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Our annual pig roust/ apple pressing.


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#1 Lovintractorin OFFLINE  

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Posted October 31, 2011 - 11:23 AM

I mentioned this a couple times and thought I would post some pictures. Last year was our first year roasting a pig but we have been doing apple pressing annually for many years. I am not sure how many gallons we pressed of apple cider but probably somewhere around 20 gallons on Saturday and another 35 or-so on Sunday.

Pig roast was Saturday. This porker weighed in at around 110 lbs. Friday we put the spit though the pig and filled the body cavity of the pig with apples, garlic, onions, herbs, and spices.
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We drove skewers though the thigh bones and in though holes in the spit to hold the pig firmly on the spit and sewed the body back together with butchers twine. Then tightened up the clamps on the skewers.
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We put him in a cold place over night.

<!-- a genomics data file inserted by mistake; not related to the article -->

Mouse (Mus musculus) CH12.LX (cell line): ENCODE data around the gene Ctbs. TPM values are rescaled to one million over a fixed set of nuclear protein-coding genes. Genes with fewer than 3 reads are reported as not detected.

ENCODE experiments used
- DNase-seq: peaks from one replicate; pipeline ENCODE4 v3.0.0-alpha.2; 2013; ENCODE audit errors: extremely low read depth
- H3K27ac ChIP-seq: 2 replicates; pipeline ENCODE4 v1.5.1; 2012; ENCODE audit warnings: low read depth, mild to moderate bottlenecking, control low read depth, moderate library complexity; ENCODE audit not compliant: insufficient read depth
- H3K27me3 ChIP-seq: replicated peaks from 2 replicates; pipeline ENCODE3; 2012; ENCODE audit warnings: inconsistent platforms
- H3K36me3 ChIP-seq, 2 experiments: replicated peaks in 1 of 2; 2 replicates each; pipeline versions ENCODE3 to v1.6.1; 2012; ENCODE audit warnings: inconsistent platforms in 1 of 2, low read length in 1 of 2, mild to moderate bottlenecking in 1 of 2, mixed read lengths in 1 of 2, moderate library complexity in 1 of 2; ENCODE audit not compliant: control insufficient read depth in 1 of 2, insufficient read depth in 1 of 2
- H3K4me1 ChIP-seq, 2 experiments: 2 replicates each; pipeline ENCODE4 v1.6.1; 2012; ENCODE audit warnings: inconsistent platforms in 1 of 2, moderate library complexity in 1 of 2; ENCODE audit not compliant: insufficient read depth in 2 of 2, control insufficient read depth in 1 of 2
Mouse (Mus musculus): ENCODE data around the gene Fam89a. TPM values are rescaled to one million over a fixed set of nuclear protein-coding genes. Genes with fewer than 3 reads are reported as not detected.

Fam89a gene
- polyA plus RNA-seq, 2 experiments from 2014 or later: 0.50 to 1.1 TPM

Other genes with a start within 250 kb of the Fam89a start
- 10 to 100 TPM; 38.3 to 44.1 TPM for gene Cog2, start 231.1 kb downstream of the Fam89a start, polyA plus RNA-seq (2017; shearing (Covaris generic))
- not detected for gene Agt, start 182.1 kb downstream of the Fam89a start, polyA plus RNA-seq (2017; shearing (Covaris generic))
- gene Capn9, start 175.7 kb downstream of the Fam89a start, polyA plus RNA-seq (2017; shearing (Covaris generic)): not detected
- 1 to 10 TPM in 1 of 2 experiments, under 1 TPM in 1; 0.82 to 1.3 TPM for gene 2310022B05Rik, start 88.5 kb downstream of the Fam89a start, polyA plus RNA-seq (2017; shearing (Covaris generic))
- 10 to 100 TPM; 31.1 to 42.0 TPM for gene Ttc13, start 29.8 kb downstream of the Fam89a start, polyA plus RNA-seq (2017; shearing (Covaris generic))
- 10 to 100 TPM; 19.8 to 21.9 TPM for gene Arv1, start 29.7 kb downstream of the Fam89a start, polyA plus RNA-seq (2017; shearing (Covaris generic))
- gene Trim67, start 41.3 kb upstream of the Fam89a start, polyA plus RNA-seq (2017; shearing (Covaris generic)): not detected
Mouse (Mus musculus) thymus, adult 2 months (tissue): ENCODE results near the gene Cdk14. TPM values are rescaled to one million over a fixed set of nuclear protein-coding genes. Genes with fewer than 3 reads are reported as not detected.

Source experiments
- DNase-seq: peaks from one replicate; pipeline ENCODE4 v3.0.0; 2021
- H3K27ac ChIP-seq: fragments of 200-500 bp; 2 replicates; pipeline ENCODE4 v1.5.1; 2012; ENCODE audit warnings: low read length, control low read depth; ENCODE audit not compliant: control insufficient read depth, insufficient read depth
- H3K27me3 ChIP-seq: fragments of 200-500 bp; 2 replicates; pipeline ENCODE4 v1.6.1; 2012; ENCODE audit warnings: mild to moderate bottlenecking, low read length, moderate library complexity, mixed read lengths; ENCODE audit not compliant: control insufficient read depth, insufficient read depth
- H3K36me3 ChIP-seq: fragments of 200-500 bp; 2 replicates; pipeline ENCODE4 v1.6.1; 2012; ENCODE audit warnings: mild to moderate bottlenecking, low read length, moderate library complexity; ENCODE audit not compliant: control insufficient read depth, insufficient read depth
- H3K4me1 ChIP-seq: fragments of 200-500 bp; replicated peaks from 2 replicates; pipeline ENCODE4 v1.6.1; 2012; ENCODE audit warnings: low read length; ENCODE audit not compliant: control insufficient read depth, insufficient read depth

The next morning we got out early and got the fire going at about 6:30 Saturday morning.
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We use just the coals so we had to get a roaring fire early to put out enough coals to start. At about 8 am we were ready for the pig. Carried him out and set him up on the spit cradles, hooked him up to the motor and the cooking began.

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I used and awl to poke numerous holes in the skin to let the fat flow.

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I just kept the fire going and a good ring of coals around the pig. You don't want it too hot. I tried to keep it hot enough so when I put my hand under the pig above the coals it was getting uncomfortable after a few seconds. After a few hours the juices start to flow and it starts to smell great.